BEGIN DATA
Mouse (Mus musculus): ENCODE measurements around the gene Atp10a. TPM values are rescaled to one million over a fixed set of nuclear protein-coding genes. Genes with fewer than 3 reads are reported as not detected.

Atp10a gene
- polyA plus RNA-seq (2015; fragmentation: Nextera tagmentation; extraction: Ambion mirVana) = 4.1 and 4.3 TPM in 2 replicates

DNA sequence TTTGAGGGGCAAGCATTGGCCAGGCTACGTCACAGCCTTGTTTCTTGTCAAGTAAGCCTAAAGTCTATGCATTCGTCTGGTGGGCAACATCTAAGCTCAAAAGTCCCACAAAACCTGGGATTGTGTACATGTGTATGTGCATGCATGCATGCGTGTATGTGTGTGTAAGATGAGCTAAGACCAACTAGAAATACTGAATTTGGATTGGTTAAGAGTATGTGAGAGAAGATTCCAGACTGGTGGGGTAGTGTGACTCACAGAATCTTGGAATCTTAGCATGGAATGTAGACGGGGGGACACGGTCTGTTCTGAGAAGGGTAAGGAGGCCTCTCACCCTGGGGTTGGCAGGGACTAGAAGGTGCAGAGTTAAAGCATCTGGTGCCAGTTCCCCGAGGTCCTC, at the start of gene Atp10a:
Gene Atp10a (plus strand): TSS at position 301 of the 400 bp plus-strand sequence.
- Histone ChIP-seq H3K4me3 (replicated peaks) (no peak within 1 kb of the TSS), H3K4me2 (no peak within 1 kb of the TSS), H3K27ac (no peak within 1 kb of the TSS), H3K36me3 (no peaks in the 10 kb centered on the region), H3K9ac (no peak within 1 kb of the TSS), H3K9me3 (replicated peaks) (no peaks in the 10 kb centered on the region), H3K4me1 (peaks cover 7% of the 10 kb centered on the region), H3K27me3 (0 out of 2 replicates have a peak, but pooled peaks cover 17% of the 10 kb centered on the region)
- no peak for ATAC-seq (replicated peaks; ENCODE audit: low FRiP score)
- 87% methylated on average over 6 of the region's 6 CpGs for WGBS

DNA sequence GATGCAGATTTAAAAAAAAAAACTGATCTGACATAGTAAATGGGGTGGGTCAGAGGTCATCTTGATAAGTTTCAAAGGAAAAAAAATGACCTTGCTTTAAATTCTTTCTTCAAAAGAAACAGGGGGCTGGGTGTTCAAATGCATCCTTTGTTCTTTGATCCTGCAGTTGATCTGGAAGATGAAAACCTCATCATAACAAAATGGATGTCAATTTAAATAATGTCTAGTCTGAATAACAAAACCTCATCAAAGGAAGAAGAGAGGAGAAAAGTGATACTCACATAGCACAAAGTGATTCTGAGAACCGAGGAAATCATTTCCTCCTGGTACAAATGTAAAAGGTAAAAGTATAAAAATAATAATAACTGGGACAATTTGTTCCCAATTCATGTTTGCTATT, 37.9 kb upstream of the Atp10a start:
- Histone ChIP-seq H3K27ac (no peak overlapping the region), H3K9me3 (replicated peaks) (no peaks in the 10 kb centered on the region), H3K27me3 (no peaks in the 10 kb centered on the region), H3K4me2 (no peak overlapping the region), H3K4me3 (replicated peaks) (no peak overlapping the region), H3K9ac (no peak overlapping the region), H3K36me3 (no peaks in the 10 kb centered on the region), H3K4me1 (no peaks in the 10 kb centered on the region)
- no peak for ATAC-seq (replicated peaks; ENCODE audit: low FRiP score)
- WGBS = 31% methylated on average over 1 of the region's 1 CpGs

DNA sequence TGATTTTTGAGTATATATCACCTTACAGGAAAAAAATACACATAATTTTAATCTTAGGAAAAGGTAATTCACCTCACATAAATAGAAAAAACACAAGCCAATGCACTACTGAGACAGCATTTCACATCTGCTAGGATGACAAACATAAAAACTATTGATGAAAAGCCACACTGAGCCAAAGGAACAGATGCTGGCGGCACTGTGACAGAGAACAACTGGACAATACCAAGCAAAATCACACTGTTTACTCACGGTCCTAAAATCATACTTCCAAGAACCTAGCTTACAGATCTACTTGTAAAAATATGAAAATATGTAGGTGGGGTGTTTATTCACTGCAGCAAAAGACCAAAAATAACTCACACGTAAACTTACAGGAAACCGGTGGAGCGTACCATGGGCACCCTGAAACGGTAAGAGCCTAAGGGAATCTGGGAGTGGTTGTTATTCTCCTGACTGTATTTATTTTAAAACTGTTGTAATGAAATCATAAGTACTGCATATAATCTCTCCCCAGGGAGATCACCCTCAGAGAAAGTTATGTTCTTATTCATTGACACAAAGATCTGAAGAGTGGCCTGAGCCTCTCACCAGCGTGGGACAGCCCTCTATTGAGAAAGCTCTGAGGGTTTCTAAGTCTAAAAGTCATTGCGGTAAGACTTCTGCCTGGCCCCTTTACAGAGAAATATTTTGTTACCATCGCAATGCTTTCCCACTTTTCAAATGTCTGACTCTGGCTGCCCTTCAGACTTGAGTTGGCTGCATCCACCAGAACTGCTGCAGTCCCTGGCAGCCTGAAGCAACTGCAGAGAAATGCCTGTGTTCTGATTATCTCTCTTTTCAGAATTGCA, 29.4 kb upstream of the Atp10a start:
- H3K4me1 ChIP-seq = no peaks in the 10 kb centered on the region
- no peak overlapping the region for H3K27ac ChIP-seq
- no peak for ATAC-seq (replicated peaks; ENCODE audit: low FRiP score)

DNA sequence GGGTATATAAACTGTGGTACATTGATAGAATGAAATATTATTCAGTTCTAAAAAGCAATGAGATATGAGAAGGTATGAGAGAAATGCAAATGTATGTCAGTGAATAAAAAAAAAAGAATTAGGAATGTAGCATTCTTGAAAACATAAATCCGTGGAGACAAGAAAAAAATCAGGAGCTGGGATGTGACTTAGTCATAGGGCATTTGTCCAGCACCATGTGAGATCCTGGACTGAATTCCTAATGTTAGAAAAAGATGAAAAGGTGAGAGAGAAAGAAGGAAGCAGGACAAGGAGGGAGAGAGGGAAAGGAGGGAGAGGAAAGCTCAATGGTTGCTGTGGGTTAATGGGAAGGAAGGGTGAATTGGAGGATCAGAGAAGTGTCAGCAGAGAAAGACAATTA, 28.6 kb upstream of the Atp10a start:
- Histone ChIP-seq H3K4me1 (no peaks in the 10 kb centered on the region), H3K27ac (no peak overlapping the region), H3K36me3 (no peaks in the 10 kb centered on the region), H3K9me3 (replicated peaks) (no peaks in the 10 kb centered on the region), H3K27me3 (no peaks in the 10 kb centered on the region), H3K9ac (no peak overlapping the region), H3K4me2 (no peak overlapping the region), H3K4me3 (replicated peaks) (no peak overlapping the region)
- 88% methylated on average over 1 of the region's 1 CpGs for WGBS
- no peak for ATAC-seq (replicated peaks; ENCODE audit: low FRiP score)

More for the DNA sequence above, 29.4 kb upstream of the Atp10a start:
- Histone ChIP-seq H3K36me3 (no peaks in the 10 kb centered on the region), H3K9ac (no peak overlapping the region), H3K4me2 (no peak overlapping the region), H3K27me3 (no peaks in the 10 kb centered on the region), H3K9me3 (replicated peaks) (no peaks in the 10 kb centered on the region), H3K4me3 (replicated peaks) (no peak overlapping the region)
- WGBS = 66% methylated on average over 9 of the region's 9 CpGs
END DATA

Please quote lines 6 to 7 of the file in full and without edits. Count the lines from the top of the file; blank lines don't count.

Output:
- Histone ChIP-seq H3K4me3 (replicated peaks) (no peak within 1 kb of the TSS), H3K4me2 (no peak within 1 kb of the TSS), H3K27ac (no peak within 1 kb of the TSS), H3K36me3 (no peaks in the 10 kb centered on the region), H3K9ac (no peak within 1 kb of the TSS), H3K9me3 (replicated peaks) (no peaks in the 10 kb centered on the region), H3K4me1 (peaks cover 7% of the 10 kb centered on the region), H3K27me3 (0 out of 2 replicates have a peak, but pooled peaks cover 17% of the 10 kb centered on the region)
- no peak for ATAC-seq (replicated peaks; ENCODE audit: low FRiP score)